What Size Utility Shed Do You Need?

what size utility shed

15 Oct What Size Utility Shed Do You Need?

So you know you need a utility shed, and you’re ready to make the commitment, but now you wonder: What sized utility shed do I need? 

Great question! Believe it or not, it’s one of the most common questions when it comes to buying a shed. With so many options available, it’s hard to know where to start. The good news?—It’s not hard to find the right answer, so don’t be overwhelmed.

Here are 5 questions to ask yourself in order to find the right answer.

1. How big is your yard?

This is a good place to start. Regardless of your budget or what you plan to do with your shed, it’s important to consider the space you have available. Aesthetically speaking, you’ll want your shed to look proportionate to your yard. Additionally, you’ll want to consider the space you’ll need to walk around the perimeter of your shed.

A good rule of thumb: An 8′ x 8′ shed is ideal for a smaller yard, while a 12′ x 12′ shed (and larger) is best in a bigger yard. For reference, an 8′ x 8′ shed would comfortably hold a riding lawnmower, while a 12′ x 12′ would hold a motorcycle, and a 12′ x 20′ would hold an SUV.

Ideally, it’s a good idea to meet with a reputable contractor who can help assess the size of your yard and make recommendations for what sized shed you should consider. Keep in mind that many sheds are customizable and allow you to have a building specifically built to meet the needs of your space.

2. How do you plan to use your utility shed?

The size of your yard isn’t the only thing to consider. Just because you have the space for a larger shed may not mean you want or need a larger utility shed. So the second question to ask yourself is what you plan to do with your shed. Sheds can provide everything from a practical storage space to a full-service workshop (and everything in between!) So start by asking yourself what you primarily want to use your shed to do or accomplish.

If you’re looking to create a simple space to store lawn equipment (like lawn mowers and weed trimmers) or gardening tools (like wheelbarrows and potting equipment), a classic, customizable mini-barn may be what you need. An 8′ x 8′ shed will fit smaller yards or go nearly anywhere in a larger yard.

On the other hand, if you plan to use it to store bigger, bulkier items (like a motorcycle or ATV), you may want to build a barnyard utility building up to 16′ by 24′. Also, if you want to create a space where you can work and move around, you may want to invest in a large utility shed.

Start with the size of your yard and then determine your purpose. How do you plan to use your shed?

3. How often will you use it?

Outdoor sheds can make great buildings to hold and organize seasonal decor, holiday decorations, and patio furniture. Outdoor sheds can also serve as a personal workspace for gardening, woodwork, or whatever hobbies require extra room. If you’re planning to use it for minimal storage that you’ll access once or twice each season, a small utility shed may be all you need. If, however, you’d like to use it as a place to regularly organize, visualize, or work, you’ll want more space.

Specifically, you’ll want to purchase a shed that allows you to stand up and move around freely and comfortably. You don’t want to have to duck or squeeze into a smaller space than necessary. If you plan to use your shed often, make sure you consider height when making your shed selection.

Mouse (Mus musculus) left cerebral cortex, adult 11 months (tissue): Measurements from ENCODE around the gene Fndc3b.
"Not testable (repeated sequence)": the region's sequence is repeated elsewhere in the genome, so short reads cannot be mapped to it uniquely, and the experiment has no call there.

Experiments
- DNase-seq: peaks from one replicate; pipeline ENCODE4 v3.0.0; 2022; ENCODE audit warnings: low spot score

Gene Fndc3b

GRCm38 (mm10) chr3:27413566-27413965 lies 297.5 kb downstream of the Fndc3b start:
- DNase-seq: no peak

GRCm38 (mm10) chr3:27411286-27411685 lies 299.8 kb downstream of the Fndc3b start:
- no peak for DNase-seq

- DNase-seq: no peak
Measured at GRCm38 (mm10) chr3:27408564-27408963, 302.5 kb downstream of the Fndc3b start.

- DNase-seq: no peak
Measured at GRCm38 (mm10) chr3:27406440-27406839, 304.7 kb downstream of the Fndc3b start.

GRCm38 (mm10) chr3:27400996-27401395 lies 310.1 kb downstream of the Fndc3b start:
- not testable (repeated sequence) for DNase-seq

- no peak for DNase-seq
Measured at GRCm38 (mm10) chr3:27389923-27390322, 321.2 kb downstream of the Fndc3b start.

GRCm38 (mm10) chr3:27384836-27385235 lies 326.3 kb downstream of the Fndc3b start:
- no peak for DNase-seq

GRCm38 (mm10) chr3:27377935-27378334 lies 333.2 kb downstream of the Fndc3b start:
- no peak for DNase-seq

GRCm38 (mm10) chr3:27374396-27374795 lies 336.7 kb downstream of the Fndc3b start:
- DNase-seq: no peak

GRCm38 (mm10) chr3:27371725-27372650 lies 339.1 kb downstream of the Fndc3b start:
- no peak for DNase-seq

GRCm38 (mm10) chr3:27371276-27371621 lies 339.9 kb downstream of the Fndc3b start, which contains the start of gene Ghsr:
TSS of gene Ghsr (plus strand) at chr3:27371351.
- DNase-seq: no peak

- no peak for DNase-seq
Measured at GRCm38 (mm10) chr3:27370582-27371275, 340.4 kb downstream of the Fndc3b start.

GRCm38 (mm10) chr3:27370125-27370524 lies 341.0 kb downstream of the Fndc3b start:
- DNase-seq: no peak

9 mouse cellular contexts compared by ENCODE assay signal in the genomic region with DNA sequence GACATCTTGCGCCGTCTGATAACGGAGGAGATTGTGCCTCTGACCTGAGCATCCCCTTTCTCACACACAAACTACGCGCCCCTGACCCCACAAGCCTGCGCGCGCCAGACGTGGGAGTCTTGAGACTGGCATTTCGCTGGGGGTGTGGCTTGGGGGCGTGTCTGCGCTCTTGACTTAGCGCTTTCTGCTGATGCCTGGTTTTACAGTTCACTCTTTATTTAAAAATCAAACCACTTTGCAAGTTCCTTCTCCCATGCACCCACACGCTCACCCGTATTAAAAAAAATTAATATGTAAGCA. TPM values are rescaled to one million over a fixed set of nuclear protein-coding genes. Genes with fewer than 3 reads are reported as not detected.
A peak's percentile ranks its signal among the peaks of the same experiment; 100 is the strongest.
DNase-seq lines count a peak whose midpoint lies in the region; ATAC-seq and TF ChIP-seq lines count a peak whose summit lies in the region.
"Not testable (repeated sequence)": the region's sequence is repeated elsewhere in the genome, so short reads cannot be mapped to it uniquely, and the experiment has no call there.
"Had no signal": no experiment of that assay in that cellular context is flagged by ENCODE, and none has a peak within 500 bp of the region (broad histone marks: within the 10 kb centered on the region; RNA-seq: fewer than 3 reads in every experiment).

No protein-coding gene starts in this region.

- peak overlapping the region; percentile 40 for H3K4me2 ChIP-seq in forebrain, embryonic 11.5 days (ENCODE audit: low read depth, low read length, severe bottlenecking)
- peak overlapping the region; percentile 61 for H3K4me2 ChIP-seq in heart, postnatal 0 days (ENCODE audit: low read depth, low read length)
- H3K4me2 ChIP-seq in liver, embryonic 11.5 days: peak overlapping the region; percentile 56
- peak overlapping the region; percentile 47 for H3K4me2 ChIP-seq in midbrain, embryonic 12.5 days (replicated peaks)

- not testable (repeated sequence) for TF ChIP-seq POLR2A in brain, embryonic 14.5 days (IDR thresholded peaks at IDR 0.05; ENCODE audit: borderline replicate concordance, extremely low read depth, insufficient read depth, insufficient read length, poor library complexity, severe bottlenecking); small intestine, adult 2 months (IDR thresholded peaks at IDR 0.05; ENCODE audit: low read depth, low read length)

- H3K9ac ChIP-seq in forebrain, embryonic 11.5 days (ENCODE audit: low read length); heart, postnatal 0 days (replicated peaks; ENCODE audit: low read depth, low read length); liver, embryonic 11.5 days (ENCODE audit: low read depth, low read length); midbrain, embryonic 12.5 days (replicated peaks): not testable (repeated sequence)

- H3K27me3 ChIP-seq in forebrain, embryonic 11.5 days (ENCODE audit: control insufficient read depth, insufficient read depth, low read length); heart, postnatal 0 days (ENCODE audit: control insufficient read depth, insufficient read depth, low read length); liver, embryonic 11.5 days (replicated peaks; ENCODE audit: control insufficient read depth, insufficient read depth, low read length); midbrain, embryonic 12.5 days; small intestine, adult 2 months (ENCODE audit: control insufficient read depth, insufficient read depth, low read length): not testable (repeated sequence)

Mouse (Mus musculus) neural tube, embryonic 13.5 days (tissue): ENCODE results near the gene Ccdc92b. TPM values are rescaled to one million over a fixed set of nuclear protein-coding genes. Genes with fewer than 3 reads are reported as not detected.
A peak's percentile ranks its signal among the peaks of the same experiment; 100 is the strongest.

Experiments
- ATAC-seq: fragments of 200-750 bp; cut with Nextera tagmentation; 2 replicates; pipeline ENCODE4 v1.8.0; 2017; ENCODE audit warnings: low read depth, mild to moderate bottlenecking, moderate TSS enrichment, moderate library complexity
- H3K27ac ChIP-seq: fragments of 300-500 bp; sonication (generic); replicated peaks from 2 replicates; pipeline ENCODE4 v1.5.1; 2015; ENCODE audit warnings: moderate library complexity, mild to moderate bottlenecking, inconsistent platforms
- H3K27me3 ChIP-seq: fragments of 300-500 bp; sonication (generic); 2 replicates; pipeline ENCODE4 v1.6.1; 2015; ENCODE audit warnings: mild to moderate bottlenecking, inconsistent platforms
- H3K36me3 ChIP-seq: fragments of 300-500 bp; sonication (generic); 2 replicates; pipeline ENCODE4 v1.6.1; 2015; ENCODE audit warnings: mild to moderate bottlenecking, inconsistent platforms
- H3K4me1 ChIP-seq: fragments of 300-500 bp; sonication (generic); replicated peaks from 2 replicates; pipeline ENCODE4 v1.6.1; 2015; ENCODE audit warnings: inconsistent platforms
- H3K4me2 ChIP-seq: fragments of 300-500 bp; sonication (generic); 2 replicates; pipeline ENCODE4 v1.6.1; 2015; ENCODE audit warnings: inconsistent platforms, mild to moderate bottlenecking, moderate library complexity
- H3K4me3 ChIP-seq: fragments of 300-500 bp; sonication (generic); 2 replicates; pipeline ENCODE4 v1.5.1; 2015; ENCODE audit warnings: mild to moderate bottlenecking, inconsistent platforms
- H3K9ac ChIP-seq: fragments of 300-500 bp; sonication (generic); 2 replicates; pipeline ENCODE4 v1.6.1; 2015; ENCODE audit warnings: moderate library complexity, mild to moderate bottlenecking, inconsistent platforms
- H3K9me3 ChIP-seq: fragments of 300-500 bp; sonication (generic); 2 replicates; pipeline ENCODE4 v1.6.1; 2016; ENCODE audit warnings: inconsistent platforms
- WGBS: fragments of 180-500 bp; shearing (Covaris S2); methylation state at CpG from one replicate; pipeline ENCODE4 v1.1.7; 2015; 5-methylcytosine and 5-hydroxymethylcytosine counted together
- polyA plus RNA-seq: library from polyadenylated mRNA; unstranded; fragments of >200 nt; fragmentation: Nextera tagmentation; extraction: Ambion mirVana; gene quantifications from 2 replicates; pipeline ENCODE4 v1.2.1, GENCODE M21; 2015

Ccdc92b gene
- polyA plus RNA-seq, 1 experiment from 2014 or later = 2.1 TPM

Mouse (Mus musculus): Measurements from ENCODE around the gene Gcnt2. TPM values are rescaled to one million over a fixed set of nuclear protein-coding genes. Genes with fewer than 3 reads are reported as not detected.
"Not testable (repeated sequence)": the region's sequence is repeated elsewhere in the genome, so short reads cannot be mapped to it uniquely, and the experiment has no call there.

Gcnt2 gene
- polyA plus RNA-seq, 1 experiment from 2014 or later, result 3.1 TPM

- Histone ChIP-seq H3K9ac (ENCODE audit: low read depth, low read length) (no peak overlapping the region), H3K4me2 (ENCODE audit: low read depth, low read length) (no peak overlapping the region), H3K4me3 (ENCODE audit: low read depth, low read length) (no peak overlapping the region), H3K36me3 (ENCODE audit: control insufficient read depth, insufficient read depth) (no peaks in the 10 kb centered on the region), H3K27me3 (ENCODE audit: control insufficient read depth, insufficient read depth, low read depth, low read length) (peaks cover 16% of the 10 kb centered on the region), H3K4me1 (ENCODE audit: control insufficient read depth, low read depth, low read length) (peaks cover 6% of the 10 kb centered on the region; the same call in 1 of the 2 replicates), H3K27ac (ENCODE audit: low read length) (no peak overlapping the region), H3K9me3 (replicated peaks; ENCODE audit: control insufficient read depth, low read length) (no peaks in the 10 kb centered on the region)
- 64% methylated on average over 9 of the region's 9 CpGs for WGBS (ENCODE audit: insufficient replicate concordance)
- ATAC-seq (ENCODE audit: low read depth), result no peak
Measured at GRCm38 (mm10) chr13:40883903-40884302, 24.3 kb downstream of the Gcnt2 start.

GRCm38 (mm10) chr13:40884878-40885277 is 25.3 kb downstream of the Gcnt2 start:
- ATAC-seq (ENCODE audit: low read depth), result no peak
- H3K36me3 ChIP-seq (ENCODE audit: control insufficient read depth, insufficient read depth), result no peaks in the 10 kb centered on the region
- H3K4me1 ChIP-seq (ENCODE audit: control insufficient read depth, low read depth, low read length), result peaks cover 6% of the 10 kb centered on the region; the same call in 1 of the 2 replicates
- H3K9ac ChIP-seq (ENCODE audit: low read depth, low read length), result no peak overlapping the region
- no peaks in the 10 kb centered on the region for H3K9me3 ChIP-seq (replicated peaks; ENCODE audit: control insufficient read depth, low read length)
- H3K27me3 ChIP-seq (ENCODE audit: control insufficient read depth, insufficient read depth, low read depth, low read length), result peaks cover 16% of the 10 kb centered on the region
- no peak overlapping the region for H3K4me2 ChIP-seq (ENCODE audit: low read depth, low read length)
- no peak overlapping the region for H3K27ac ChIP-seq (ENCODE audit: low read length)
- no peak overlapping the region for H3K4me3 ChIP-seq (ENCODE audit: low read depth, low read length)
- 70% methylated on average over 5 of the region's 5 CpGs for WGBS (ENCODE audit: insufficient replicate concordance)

If in doubt, it’s a good idea to go a little larger than you think you’ll need since the extra space typically doesn’t hurt. You can always add more stuff to your shed, but you can’t add more shed without significant work. One good rule of thumb is to make a list of the things you plan to store inside. Measure the things you know you want to store in your shed. You may be surprised how much room you’ll need for your items. And you may be surprised how much more you add to it over time.

4. How do you envision using it in a few years?

A good shed should be built to last for years to come. And it should be built to meet your existing and future needs for the next decade or longer.

Our wood construction buildings, for instance, are built using a blueprint from a licensed engineer. Meaning your shed should last and grow with your dreams and hobbies over many years. When deciding between a small utility shed or a large utility shed, be sure to consider how you envision using it over the years. Will it meet your needs in a few years? If you plan to invest in more tools, for instance, or nicer lawn care equipment, be sure to factor that into the space that you need for your shed.

Will the shed that you’re considering purchasing meet your needs 5 or 10 years from now?

5. What local regulations—if any—do you need to consider?

Finally, some cities, communities, or neighborhoods have specifications for adding a shed to your property. Before finalizing the plans for your new shed, be sure to check on any existing regulations in your area. This is not a situation where it’s better to apologize than ask permission. Do your research and ask whatever questions you may have.

If you do have regulations to follow, your contractor will work with you to be sure those specifications are met.

Do you know what size shed you need? Whether or not it’s clear to you yet, we’d love to help you find your perfect utility shed match.